Women’s pedaling and peddling a familiar line

Outside magazine takes a long look at the world of women’s cycling, but it’s less about the sport and more a curation of wailing about why it doesn’t get the media attention its supporters believe it deserves.

No story along these lines would be complete without the obligatory academic feminist stock quote, in this case from Susan Douglas of the University of Michigan:

“Derek Jeter doesn’t have to pose in Playgirl to increase his visibility. There is a real double standard here where women are still prized first and foremost for their sexuality and how conventionally sexy and beautiful they are.”

The last time I checked, Derek Jeter is a baseball player, so I’m not sure what mentioning him here has do with cycling. Douglas’ complaint was that female cyclist Liz Hatch presumably had no choice but to pose suggestively for the male-oriented Maxim magazine in 2008.

Judging by the photo spread and accompanying video, it doesn’t appear that Hatch minds any of this at all, nor was there was a cultural gun pointed to her head during the process.

As I wrote in my recent book beyond “Beyond Title IX,” the agony aunts who bemoan the  so-called “sexualization” of female athletes are more than out of touch. They completely misunderstand a younger generation of women who revel in the fact that they are women, and who don’t have hangups about displaying traditional notions of femininity, beauty and sexuality.

But The Sisterhood and academics like Douglas, a baby boomer whose specialty is “analyzing media texts,” insist that we’re all being duped by the commercial media when we see the sultry poses of women like Hatch. Douglas’ latest book, “Enlightened Sexism,” claims that, as one endorser put it, women are not really being liberated by their liberation.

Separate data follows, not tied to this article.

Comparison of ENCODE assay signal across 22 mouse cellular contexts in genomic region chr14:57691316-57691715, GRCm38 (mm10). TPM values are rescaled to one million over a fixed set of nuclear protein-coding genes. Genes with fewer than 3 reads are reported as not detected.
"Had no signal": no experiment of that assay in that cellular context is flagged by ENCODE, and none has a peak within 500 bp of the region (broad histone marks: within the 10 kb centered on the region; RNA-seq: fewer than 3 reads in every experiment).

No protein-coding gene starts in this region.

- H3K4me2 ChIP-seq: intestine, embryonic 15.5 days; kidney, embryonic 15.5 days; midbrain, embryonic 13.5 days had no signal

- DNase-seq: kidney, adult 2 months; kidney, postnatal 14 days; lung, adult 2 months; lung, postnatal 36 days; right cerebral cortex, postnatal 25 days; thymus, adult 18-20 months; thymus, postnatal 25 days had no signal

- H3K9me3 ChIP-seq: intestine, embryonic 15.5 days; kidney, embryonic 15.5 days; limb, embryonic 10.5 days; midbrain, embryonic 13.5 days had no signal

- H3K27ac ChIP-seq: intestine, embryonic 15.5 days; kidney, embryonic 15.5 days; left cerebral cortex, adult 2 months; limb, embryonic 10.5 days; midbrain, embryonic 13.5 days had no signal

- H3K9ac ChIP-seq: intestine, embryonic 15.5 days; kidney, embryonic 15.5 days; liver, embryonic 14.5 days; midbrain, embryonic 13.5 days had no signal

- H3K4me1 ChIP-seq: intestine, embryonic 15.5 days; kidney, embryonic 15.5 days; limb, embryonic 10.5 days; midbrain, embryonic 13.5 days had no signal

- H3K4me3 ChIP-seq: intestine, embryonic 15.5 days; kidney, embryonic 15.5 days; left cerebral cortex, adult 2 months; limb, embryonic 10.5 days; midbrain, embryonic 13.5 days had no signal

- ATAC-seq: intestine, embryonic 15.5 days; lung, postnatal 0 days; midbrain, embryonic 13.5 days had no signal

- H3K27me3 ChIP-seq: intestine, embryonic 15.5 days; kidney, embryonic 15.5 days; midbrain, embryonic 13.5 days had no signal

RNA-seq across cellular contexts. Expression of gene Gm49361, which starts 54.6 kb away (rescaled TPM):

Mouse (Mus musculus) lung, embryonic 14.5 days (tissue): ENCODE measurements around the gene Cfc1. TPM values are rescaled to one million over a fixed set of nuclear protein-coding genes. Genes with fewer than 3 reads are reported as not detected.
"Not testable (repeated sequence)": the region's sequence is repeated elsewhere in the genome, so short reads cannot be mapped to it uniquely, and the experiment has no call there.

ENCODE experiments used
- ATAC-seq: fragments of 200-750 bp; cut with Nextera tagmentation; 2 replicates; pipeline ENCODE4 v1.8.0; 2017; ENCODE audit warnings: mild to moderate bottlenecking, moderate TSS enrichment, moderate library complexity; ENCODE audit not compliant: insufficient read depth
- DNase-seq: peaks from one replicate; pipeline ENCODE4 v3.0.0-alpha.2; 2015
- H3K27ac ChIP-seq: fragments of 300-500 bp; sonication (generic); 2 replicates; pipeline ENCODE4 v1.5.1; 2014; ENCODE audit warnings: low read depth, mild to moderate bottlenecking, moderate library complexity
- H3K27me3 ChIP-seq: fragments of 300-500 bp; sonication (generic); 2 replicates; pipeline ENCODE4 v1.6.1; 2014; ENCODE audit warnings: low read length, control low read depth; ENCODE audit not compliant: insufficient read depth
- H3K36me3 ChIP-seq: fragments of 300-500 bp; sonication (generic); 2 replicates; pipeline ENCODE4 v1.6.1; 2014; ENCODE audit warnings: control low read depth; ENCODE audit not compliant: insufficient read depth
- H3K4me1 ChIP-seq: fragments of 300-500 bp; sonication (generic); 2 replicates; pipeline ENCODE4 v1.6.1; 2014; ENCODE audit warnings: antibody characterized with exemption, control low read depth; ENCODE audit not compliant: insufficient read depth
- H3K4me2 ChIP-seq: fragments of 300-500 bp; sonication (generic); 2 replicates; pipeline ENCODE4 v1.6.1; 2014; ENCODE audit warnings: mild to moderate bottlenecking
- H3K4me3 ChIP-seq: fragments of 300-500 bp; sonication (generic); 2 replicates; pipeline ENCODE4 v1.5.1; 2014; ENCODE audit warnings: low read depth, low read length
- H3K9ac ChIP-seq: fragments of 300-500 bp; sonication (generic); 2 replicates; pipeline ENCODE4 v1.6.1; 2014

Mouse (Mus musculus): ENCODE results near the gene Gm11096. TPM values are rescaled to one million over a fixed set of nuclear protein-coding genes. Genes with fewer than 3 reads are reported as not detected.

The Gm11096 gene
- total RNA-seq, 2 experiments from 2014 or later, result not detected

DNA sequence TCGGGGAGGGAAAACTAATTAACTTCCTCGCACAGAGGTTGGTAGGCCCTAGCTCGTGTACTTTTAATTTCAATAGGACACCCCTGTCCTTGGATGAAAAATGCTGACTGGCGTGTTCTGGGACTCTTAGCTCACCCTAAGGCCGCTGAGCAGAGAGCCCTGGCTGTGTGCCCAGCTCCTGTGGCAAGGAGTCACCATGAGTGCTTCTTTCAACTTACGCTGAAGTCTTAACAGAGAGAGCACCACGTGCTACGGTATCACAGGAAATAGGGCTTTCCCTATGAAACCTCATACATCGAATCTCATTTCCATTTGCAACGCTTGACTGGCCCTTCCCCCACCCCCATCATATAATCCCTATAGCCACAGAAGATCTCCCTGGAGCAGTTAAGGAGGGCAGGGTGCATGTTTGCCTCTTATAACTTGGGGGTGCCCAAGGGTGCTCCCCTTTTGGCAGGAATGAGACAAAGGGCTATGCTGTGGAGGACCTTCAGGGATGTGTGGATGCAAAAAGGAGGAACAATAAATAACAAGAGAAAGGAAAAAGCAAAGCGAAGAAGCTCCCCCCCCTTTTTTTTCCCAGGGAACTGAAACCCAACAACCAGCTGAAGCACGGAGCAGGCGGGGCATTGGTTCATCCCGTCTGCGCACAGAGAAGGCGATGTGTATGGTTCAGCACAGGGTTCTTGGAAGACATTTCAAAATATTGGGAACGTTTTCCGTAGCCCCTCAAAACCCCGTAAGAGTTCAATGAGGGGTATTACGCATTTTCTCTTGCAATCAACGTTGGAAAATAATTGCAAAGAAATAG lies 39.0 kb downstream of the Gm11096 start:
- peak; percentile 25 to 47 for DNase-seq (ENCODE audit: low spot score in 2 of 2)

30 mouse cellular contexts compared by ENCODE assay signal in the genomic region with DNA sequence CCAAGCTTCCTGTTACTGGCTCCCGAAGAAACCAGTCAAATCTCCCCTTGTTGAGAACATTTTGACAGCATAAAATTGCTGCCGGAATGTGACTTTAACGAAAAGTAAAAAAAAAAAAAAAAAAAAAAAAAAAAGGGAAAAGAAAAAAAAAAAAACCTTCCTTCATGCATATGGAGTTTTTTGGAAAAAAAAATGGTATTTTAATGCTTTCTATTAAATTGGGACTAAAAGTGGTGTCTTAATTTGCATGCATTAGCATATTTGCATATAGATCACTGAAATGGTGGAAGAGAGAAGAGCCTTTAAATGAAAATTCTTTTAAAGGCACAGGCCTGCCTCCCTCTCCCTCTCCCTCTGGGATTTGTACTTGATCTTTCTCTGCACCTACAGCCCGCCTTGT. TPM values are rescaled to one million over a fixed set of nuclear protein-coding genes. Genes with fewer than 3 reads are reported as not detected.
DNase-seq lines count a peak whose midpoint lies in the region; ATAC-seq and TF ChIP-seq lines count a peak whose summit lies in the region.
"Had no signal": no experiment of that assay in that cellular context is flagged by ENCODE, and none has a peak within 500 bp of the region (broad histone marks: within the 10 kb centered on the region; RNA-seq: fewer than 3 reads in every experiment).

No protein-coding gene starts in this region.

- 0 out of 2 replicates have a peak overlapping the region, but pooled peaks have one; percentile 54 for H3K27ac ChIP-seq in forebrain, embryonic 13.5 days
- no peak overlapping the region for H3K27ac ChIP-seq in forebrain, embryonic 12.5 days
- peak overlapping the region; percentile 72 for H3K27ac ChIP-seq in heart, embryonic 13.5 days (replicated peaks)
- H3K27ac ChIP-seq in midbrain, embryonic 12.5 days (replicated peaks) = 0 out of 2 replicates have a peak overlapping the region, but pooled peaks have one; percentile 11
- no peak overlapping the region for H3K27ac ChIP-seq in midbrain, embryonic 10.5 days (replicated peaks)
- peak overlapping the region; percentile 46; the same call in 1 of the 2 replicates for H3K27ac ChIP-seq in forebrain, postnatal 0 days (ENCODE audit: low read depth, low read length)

Obsessing over issues like this does nothing to raise the visibility of women’s cycling, or to examine it seriously as a sport. Outside writer Scott Rosenfield made some passing references to the business, marketing and promotion of women’s cycling before going off on a cultural tangent, leaving me disappointed for more than the reasons stated above.

As I watch the daily Tour de France coverage — and the breathtaking French scenery that’s the main reason I tune in — he gave me no better understanding of the distaff side of the sport. These women do deserve to have their story told, but he didn’t provide that.

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